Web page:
PRECISE Seminar Talk “Evaluating and Calibrating AI Models with Uncertain Ground Truth”

I had the pleasure to present our work on evaluating and calibrating with uncertain ground truth at the seminar series of the PRECISE center at the University of Pennsylvania. Besides talking about our recent papers on evaluating AI models in health with uncertain ground truth and conformal prediction with uncertain ground truth, I also got to learn more about the research at PRECISE through post-doc and student presentations. In this article, I want to share the corresponding slides.


For safety, AI systems in health undergo thorough evaluations before deployment, validating their predictions against a ground truth that is assumed certain. However, this is actually not the case and the ground truth may be uncertain. Unfortunately, this is largely ignored in standard evaluation of AI models but can have severe consequences such as overestimating the future performance. To avoid this, we measure the effects of ground truth uncertainty, which we assume decomposes into two main components: annotation uncertainty which stems from the lack of reliable annotations, and inherent uncertainty due to limited observational information. This ground truth uncertainty is ignored when estimating the ground truth by deterministically aggregating annotations, e.g., by majority voting or averaging. In contrast, we propose a framework where aggregation is done using a statistical model. Specifically, we frame aggregation of annotations as posterior inference of so-called plausibilities, representing distributions over classes in a classification setting, subject to a hyper-parameter encoding annotator reliability. Based on this model, we propose a metric for measuring annotation uncertainty and provide uncertainty-adjusted metrics for performance evaluation. We present a case study applying our framework to skin condition classification from images where annotations are provided in the form of differential diagnoses. The deterministic adjudication process called inverse rank normalization (IRN) from previous work ignores ground truth uncertainty in evaluation. Instead, we present two alternative statistical models: a probabilistic version of IRN and a Plackett-Luce-based model. We find that a large portion of the dataset exhibits significant ground truth uncertainty and standard IRN-based evaluation severely over-estimates performance without providing uncertainty estimates.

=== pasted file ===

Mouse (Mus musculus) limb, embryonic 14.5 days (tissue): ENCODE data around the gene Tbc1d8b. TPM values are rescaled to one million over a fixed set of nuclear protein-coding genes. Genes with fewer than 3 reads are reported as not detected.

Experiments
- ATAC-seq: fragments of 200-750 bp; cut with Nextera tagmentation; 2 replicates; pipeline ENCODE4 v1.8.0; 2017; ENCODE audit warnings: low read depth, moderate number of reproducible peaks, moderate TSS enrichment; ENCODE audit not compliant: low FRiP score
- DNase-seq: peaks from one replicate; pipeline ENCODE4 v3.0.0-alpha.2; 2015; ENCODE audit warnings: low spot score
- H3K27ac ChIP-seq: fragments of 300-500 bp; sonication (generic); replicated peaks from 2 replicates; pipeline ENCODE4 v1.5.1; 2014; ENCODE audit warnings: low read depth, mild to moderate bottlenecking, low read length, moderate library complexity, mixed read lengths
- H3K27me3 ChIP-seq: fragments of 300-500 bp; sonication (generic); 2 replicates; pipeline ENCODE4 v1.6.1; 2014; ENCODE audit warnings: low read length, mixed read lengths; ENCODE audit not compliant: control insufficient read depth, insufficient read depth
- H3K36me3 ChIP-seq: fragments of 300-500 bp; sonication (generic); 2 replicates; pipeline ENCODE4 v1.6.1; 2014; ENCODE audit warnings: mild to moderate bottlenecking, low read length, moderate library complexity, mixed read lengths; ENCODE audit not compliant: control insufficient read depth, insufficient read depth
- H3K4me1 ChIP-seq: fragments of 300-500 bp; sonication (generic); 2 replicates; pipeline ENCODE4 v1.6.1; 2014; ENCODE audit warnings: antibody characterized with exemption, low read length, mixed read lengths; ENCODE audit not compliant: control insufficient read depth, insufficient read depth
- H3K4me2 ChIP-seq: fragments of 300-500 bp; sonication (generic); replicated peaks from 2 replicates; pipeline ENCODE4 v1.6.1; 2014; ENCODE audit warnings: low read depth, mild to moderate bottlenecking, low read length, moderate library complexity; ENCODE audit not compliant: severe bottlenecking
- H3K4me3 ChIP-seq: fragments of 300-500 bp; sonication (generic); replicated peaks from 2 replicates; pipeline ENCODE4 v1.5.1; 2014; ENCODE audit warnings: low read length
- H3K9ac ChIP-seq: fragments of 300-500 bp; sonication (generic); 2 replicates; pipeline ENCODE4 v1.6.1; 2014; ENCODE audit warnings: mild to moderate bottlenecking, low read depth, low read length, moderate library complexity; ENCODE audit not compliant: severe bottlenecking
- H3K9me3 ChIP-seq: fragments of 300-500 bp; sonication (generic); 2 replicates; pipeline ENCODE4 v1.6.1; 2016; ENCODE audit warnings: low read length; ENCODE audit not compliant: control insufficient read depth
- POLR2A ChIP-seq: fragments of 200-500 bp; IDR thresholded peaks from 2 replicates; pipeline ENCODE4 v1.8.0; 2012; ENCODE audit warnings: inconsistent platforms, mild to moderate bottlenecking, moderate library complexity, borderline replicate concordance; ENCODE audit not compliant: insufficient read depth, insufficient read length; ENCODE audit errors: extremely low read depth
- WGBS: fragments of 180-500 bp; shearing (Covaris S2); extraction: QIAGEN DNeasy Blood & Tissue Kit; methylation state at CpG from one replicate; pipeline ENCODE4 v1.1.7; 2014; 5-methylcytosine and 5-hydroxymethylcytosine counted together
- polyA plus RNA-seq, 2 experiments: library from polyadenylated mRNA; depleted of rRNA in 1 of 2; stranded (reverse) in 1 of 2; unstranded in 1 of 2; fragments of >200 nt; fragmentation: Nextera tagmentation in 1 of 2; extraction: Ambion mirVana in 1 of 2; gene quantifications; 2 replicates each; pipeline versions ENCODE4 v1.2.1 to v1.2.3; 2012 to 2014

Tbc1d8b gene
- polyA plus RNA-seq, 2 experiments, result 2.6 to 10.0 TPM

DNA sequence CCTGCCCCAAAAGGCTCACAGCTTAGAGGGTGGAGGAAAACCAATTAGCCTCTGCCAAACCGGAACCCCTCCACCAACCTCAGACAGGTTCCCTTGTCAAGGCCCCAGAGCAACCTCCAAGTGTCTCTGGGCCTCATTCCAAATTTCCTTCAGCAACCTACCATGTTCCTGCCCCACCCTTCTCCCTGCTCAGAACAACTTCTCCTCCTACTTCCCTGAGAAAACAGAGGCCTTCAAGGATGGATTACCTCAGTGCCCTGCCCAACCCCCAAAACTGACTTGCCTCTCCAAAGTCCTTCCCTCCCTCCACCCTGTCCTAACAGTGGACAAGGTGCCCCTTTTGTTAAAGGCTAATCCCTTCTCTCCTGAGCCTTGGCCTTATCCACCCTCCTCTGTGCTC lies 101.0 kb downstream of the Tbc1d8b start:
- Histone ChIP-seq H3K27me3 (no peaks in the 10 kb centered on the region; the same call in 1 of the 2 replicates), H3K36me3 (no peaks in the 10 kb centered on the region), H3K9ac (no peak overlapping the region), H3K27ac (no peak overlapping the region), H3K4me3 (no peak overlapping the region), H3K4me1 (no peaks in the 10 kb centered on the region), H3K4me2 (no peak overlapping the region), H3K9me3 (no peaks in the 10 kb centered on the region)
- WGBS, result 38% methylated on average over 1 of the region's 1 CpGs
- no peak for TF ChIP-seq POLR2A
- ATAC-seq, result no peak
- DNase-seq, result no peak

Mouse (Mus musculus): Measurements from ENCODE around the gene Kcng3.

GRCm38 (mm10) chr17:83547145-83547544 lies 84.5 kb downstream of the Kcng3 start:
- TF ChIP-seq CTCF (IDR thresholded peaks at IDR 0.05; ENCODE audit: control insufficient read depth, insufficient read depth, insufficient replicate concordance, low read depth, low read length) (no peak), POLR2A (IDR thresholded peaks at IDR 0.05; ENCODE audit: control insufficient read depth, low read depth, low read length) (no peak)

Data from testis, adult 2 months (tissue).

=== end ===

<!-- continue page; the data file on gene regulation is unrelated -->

Slides Papers covered:
[1] David Stutz and Ali Taylan Cemgil and Abhijit Guha Roy and Tatiana Matejovicova and Melih Barsbey and Patricia Strachan and Mike Schaekermann and Jana von Freyberg and Rajeev Vijay Rikhye and Beverly Freeman and J. Perez Matos and Umesh Telang and Dale R. Webster and Yuan Liu and Greg S Corrado and Yossi Matias and Pushmeet Kohli and Yun Liu and Arnaud Doucet and Alan Karthikesalingam.
Evaluating AI systems under uncertain ground truth: a case study in dermatology. ArXiv, 2023.
[2] David Stutz and Abhijit Guha Roy and Tatiana Matejovicova and Patricia Strachan and Ali Taylan Cemgil and Arnaud Doucet.
Conformal prediction under ambiguous ground truth. TMLR, 2023.
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